Due to a lot of somewhat aggressive marketing by carriers, you might think that 4G wireless is already here. After all, wasn’t 3G ages ago? But in fact true 4G handsets won’t really be available until 2015/6. But to make that schedule, first silicon needs to be available late this year or early next, to allow one or two turns as the systems go through 3 years of testing and type-approval. But in turn that means that the IP required for those chips being designed this year is needed now. So just before Mobile World Congress (the biggest tradeshow for all things wireless) in Barecelona next week, Tensilica is announcing just such a product.
The first stepping stone towards 4G is LTE (which stands for Long Term Evolution if you must know, not that that really helps). It comes in 5 categories of which the most common are 3 and 4 offering a downlink speed of 100 or 150 Mb/s and an uplink speed of 50 Mb/s. Tensilica already has products in this space that they have been shipping for quite some time, both for handset applications and also for basestations (of all flavors: macro, picocell, femtocell). Network buildout for LTE has been taking place over the last year or so and phones using this technology are just starting to come to market (no, iPhone 4S does not support LTE but the iPad 3 is rumored to be going to). Buildout will continue for another year or two, with 1.5 million LTE basestations expected to be installed by 2015 (In-Stat). NEC, Fujitsu, Panasonic, Huawei and others are making use of Tensilica’s earlier ConnX DSP family for LTE implementation.
True 4G is known as LTE-Advanced, categories 6 and 7 (everyone seems to be skipping category 5) with downlink speeds of 300 Mb/s and uplink speeds of either 50 or 150 Mb/s. The performance increase required is 2-5X that required for LTE, but since we’d like our phones to continue have good battery life, the power budget is pretty much the same: 200 mW. The challenge is how to design such a modem with much higher performance and no increase in power. The two extreme approaches, that have often been used in the past, are either to design RTL and create a special hardware block, or else use a general purpose digital signal processor (DSP). The first approach is expensive and inflexible, and the DSP approach consumes too much power. One major handset OEM who has taken the RTL approach up until now says “we can’t do that any more for LTE-A”.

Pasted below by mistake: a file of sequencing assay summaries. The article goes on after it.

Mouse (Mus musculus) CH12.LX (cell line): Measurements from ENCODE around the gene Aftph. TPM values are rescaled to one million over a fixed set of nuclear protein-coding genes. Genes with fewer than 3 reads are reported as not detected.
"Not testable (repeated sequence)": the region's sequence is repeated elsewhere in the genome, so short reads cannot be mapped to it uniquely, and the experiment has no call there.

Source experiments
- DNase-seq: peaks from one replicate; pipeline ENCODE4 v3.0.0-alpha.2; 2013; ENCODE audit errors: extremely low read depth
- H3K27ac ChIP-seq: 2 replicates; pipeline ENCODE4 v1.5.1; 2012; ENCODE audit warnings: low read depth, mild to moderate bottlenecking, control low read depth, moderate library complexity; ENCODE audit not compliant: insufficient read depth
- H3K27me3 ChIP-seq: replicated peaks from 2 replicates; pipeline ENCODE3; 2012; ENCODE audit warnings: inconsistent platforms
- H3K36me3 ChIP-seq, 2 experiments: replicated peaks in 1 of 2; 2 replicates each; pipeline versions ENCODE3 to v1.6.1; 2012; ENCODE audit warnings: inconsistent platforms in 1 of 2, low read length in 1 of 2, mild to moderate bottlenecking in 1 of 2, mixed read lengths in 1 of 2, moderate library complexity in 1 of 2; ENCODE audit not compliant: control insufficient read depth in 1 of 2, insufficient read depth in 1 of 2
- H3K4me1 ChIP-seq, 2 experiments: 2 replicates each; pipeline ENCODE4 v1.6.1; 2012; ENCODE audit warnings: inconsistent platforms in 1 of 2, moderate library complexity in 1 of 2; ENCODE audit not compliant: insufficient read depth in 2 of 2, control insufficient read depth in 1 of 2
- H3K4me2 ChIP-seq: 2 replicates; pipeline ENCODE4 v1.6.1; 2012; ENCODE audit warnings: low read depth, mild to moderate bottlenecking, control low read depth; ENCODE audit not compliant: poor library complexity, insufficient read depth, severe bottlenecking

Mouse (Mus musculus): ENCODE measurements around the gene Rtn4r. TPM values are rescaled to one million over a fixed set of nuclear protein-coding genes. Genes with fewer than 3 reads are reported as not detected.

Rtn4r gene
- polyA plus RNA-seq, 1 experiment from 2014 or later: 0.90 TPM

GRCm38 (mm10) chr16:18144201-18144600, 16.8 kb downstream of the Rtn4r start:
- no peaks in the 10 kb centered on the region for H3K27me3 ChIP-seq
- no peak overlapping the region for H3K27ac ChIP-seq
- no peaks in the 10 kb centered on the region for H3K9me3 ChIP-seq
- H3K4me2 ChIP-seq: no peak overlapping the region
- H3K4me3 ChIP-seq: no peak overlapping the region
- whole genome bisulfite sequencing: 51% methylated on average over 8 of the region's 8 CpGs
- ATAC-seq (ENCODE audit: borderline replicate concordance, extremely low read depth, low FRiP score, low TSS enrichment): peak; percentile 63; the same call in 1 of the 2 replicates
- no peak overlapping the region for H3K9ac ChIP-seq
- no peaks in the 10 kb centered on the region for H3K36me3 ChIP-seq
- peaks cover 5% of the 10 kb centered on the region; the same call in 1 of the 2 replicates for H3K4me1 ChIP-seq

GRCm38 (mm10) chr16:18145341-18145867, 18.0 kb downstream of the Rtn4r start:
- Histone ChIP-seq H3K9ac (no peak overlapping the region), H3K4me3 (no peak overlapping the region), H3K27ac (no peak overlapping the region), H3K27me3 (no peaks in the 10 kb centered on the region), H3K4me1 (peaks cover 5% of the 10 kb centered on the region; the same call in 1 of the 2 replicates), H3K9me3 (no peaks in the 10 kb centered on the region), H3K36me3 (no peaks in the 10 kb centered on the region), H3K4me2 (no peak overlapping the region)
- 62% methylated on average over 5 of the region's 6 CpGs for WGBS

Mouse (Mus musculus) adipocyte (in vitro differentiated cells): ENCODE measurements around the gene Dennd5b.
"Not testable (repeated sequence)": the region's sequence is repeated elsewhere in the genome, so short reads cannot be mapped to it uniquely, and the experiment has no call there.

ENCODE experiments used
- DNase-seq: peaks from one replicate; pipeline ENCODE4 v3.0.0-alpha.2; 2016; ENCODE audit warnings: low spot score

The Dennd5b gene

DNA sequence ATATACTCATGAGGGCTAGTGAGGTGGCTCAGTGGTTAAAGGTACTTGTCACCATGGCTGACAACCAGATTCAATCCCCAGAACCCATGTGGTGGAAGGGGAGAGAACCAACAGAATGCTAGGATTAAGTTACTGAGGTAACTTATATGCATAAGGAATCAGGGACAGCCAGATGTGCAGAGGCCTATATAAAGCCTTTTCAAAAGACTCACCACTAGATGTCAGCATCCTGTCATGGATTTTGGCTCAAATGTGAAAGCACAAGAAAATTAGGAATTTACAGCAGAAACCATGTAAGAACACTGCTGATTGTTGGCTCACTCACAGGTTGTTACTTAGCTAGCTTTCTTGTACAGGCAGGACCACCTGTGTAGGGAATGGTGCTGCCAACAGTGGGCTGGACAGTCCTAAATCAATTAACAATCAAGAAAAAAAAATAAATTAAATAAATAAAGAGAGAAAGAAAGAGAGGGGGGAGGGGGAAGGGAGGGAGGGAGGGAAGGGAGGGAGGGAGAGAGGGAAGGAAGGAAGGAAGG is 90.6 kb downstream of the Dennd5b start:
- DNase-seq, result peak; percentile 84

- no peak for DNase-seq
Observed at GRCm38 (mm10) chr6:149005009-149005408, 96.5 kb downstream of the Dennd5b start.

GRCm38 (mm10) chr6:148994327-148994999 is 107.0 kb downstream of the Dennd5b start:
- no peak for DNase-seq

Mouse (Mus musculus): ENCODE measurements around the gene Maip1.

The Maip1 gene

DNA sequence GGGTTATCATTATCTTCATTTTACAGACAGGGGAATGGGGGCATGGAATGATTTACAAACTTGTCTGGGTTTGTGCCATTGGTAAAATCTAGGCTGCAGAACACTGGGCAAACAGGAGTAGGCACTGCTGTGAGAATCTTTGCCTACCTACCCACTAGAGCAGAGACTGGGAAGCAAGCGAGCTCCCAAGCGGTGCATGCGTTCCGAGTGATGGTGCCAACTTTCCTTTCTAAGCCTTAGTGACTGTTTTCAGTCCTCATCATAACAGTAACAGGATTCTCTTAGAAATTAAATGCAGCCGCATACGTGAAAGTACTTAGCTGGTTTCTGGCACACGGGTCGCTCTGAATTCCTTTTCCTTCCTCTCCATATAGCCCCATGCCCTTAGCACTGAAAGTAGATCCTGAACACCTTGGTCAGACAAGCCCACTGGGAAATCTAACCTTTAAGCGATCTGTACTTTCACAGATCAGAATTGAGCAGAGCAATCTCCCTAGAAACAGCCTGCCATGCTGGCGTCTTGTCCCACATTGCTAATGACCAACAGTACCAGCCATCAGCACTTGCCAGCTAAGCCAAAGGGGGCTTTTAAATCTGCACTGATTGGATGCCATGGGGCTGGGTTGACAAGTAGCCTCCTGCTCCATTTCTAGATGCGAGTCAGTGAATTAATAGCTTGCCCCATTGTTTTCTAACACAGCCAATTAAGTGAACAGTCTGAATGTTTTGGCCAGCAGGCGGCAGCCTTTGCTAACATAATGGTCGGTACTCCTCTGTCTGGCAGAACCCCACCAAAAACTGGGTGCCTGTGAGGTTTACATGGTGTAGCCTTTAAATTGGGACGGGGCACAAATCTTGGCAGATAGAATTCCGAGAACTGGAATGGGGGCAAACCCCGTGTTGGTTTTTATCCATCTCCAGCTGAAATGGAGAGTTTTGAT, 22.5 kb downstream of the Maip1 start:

What Tensilica is announcing today is the BBE32UE (catchy name huh?). This is, of course, built on top of Tensilica’s Xtensa technology. It is a specialized LTE-Advanced processor that can be programmed in C. The processor itself dissipates about 45 mW. It is a SIMD 3 issue VLIW processor that works with Tensilica’s almost optimal scheduling and optimization C-compiler (which apparently now has over 100 man years of effort in it).
Along with some other specialized processors (or IP blocks) for FFT and FIR a fully-programmable LTE-A category 7 modem can be built that meets the 200 mW power budget (in a 40nm low-power process). Early access customers have the product now but general release will not be until Q3.
More details on Tensilica’s digital signal processors for LTE and LTA-Advanced are here.
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